How can I be expected to respect a PM who did not resign after Rahul tore up the ordinance, says Natwar Singh

Natwar Singh tells why he thinks there was no impropriety in his revelations about Sonia Gandhi.

Written by Ritu Sarin | Updated: August 2, 2014 8:31:25 am
Natwar Singh at home with his autobiography, One Life is Not Enough. (Source: Express photo) Natwar Singh at home with his autobiography, One Life is Not Enough. (Source: Express photo)

K Natwar Singh tells Ritu Sarin why he thinks there was no impropriety in his revelations about Sonia Gandhi, and asks how he could be expected to respect a PM who did not resign after Rahul Gandhi “tore up” the ordinance on convicted MPs.

Your original manuscript is understood to have been 600-700 pages, which was brought down to 400-odd. What was edited out and why?
No major omissions were made to remove facts, but only to reduce the number of pages. The dilemma of every autobiographer is what to leave out so that the reader does not get fed up. But yes, there are many things on the Nehru-Gandhi family that I did not write because of issues of propriety.

But there is criticism already that you have revealed personal conversations with Sonia Gandhi and Dr Manmohan Singh, which is an act of impropriety…
Sonia Gandhi is a historic public figure. And a public figure does not have a private life. If you read books by Henry Kissinger, John Kennedy and at home by Mani Dixit and even Sanjaya Baru, they are full of personal conversations between important people in government. But I have not written this book with any vengeance, malice or bitterness; otherwise I would go down in my own esteem. In the ultimate analysis, I am answerable to myself.

You wrote the preface and the epilogue at the very end and made the book more newsy. In the epilogue you mention your meeting with the then BJP prime ministerial candidate Narendra Modi immediately after describing how Sonia Gandhi’s “achievement” was to reduce the Congress party to a “rump”. What signal are you sending?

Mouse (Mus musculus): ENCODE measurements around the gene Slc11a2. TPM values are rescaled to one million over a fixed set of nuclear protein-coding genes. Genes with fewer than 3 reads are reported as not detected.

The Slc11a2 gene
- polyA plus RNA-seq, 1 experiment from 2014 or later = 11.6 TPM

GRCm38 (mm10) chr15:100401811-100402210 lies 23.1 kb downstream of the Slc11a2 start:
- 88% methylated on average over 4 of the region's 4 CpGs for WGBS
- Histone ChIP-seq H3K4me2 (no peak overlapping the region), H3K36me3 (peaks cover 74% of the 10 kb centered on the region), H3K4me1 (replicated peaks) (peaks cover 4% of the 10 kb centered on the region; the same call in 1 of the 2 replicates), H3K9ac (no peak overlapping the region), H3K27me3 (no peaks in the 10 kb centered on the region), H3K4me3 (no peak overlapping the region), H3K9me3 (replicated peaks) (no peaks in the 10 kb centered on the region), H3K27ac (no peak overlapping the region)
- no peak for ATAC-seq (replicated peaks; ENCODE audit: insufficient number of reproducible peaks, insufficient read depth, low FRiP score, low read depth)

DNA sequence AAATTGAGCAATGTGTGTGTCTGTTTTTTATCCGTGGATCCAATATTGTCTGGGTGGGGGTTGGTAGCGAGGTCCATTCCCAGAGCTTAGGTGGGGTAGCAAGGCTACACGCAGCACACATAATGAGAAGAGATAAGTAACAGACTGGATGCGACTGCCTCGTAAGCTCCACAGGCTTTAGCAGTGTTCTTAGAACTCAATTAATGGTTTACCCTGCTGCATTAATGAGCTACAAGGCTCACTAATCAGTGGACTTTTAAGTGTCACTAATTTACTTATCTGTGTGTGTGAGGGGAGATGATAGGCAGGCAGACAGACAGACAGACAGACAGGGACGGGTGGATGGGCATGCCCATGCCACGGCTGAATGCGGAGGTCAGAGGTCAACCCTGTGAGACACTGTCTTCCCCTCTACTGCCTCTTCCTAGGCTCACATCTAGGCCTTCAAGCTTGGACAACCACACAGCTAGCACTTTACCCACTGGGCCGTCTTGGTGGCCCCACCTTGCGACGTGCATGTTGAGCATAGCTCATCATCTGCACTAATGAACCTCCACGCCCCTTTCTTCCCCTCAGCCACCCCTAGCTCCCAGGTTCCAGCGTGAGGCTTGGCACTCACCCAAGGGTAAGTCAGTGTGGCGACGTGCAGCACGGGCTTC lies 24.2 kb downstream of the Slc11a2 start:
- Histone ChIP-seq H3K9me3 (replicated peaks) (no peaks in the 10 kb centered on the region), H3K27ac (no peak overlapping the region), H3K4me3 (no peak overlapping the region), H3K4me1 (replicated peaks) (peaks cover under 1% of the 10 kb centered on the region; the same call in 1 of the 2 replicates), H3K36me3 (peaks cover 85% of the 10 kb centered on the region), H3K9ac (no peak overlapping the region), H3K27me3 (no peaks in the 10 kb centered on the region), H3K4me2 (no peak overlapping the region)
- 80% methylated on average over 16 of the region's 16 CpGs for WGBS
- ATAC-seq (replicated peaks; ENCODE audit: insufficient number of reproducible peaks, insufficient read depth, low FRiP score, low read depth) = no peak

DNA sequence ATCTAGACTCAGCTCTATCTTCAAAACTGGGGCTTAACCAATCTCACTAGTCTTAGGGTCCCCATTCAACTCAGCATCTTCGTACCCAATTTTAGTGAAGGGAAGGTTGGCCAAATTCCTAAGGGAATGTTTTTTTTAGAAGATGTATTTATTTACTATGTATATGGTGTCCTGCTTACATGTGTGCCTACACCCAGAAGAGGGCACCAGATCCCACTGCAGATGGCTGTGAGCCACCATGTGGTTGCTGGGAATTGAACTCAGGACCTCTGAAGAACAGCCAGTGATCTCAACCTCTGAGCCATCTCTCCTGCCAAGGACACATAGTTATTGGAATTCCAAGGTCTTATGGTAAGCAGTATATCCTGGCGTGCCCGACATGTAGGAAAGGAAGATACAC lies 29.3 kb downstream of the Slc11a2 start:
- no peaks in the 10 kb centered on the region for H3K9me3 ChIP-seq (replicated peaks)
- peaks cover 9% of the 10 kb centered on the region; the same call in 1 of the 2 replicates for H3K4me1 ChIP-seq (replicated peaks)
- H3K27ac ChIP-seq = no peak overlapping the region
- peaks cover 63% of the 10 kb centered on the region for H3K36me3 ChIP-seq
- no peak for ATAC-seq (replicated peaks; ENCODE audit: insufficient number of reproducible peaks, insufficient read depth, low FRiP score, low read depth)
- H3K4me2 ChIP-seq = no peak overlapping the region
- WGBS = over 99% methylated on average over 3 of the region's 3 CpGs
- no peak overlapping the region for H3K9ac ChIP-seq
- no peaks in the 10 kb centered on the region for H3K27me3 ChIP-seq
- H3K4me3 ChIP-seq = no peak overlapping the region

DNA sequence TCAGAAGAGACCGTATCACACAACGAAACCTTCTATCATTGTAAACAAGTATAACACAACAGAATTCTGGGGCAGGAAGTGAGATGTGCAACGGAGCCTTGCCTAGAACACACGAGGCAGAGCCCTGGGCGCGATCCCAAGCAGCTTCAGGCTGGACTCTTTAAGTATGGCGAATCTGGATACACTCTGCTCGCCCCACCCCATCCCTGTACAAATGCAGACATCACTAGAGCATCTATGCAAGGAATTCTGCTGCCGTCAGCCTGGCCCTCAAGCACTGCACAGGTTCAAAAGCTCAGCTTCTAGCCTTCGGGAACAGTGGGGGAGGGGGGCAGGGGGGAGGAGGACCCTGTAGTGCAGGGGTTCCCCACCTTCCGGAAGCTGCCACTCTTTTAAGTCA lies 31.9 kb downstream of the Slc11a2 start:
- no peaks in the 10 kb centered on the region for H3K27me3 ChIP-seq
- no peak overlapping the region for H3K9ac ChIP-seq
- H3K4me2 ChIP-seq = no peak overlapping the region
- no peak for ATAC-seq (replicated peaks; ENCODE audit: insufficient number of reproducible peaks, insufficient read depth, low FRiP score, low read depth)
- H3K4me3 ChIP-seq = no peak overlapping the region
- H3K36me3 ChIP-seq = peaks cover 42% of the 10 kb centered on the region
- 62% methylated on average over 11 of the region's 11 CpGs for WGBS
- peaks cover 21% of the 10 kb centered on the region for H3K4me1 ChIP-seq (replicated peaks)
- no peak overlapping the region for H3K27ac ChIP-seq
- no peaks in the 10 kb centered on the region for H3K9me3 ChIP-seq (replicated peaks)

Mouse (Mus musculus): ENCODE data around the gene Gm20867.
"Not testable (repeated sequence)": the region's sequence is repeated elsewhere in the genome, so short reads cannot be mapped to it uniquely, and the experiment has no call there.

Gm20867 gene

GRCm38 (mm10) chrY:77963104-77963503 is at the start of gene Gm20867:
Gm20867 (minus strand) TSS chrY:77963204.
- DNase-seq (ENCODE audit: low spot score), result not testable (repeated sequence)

It is not a question of sending a signal. I have written that when I met him on  February 4 (2014), I talked about what is wrong with our foreign policy. Now USA is bending over backwards over Modi, making all sorts of overtures and circling around him. This was certainly not the case in the Manmohan Singh years as I have described. President Obama did not have India anywhere on his horizon. And where is the much-touted Indo-US nuclear deal now? Manmohan Singh forced himself on the Americans last September, and when the draft of the ordinance was torn up by Rahul Gandhi in Delhi, he didn’t resign. How can you expect me to respect him as a prime minister?

What is your impression of the early days of the Modi government?
Well, I must say he outwitted everybody else in the election campaign, and he is very good orator. And why should people think I met him because I want something from Modi? What can he give me at the age of 83?

 Any misgivings?
As far as misgivings are concerned, I do have reservations about the manner in which he is deciding on appointments of secretaries to ministers. Then there was the issue of appointment of his own principal secretary. I was taken aback when Sushma Swaraj was not taken along by the Prime Minister to Brazil, and equally surprised why the Prime Minister has yet not picked a diplomatic adviser. The NSA cannot take all the burden and, as I have written, I had even advised Dr Manmohan Singh against the appointment of an NSA. Besides all this, what I am most anxious about is the  fact that there is not a strong opposition to the government now. The weakening of the Congress is not good for the country.

Did you tell Sonia Gandhi about your meeting with Modi when she called on you on May 6 as you have revealed in the preface?
In fact, I did, but that was more out of making conversation. I was surprised that Priyanka and Sonia Gandhi came. A month before that, Suman Dubey had visited me and talked about the progress of my book. Then Priyanka telephoned me. Since she arrived first and asked me if I was going to write about the prime ministership issue, I frankly told her yes, and that no one can make me edit it. Once Sonia arrived, I noticed she looked a bit tense, and when I mentioned the difficult years I had been put through, she replied, “I didn’t know about all this.” I told her this could not be the case since Manmohan Singh would never do anything without her approval. Once they left, I didn’t tell anyone about the visit and the Gandhis too would not, since they know how tough I can be.

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